Norwood Oval, Wednesday October 5
|PORT ADELAIDE||3.3||5.4||8.7||9.10 (64)|
BEST - Melbourne: Adams, Johnson, Barassi, Williams, Melville, Beckwith. Port Adelaide: F. Williams, Thompson, Boyd, T. Williams, Abley, Motley.
GOALS - Melbourne: Johnson, McKenzie, Ridley 2, Barassi, Clarke, Mithen. Port Adelaide: F. Williams 2, Boyd, Coldwell, Marrett, Motley, Stevens, Whitaker, T. Williams.
Norwood Oval, Wednesday October 10
|PORT ADELAIDE||2.6||6.8||9.8||11.8 (74)|
BEST - Melbourne: Cordner, Williams, R. Johnson, Marquis, Mithen, Adams. Port Adelaide: F. Williams, Motley, Fabian, Zucker, T. Williams, Garland.
GOALS - Melbourne: R. Johnson 5, Barassi, Mithen, Webb 2, Adams, Ridley. Port Adelaide: Jaggard, Johns 2, Garland, McDonald, Sawford, Thompson, Trowse, F. Williams, Zucker.
Norwood Oval, Wednesday October 7
|PORT ADELAIDE||5.5||8.7||12.10||14.11 (95)|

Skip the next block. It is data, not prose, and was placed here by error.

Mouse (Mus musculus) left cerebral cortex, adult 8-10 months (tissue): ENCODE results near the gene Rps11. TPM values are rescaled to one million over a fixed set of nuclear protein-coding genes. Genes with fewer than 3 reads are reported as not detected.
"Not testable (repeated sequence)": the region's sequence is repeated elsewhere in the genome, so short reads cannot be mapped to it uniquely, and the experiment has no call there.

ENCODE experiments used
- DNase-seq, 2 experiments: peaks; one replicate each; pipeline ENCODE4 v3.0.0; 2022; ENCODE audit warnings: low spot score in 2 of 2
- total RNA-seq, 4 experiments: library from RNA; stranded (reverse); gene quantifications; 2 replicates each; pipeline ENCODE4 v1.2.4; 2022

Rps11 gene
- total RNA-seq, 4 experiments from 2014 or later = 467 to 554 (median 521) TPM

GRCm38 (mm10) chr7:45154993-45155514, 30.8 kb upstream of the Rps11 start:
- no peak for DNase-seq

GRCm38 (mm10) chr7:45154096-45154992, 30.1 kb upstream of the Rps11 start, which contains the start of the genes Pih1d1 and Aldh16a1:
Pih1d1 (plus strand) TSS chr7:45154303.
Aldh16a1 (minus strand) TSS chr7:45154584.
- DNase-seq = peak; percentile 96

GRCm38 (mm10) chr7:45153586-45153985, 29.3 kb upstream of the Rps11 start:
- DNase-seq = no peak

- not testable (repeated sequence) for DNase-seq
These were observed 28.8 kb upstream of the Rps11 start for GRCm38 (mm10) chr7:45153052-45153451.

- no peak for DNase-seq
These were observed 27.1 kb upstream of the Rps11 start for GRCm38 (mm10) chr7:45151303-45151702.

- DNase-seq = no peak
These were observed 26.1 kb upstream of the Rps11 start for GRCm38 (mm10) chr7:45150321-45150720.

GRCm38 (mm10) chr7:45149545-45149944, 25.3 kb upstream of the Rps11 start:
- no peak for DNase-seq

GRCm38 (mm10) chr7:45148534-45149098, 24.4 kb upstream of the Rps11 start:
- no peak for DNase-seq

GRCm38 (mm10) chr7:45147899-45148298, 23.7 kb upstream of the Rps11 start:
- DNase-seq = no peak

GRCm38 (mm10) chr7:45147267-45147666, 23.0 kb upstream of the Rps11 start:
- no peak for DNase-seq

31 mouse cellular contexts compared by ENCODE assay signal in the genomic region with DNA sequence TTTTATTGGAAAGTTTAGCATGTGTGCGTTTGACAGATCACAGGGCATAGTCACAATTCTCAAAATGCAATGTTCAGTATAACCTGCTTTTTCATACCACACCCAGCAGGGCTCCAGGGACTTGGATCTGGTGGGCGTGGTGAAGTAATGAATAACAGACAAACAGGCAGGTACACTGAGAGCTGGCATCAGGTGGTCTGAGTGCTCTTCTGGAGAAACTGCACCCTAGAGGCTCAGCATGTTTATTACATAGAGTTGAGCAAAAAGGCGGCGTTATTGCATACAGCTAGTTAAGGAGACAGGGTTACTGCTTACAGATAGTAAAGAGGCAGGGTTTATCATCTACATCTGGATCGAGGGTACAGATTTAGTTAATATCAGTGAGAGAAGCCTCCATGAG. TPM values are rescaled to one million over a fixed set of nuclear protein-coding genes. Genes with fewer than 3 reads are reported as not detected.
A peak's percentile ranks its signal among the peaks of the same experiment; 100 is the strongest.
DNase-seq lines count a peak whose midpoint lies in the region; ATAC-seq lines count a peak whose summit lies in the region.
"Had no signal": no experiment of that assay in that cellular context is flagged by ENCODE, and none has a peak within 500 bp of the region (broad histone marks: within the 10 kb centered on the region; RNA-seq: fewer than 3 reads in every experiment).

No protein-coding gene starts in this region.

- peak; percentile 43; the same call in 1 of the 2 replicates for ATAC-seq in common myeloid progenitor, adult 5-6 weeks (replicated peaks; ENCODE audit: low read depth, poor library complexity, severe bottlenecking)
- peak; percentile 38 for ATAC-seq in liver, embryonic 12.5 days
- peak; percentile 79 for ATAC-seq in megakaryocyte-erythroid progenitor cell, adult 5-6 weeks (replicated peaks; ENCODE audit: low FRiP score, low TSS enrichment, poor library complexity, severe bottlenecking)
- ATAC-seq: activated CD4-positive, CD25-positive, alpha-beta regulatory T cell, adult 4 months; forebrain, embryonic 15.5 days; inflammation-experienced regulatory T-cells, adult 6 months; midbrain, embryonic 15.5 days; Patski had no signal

BEST - Melbourne: Adams, Beckwith, Tunbridge, Dixon, Fenton-Smith, R. Johnson. Port Adelaide: Motley, Hayes, Tierney, Gill, Boyd, T. Obst.
GOALS - Melbourne: Adams 8, Crompton, Rowarth, Tunbridge 3, Brenchley, R. Johnson, Ridley. Port Adelaide: Dittmar, Hayes 4, Boyd, P. Obst 2, Potter, Thompson.
AND THE SIXTIES
Port Adelaide's eagerness to test itself against the best from the VFL also included a win against Footscray at Norwood Oval in 1957 - followed by a seven-point win against WAFL premier East Fremantle at Subiaco Oval in Perth.
After achieving the status of the SANFL's most-successful club by claiming its 23rd premiership in 1965, Port Adelaide capped off the season by beating VFL club Geelong by 11 points in a night match at Norwood Oval.
And 30 years later Port Adelaide was holding an AFL licence to be on the national stage each weekend, rather than each October.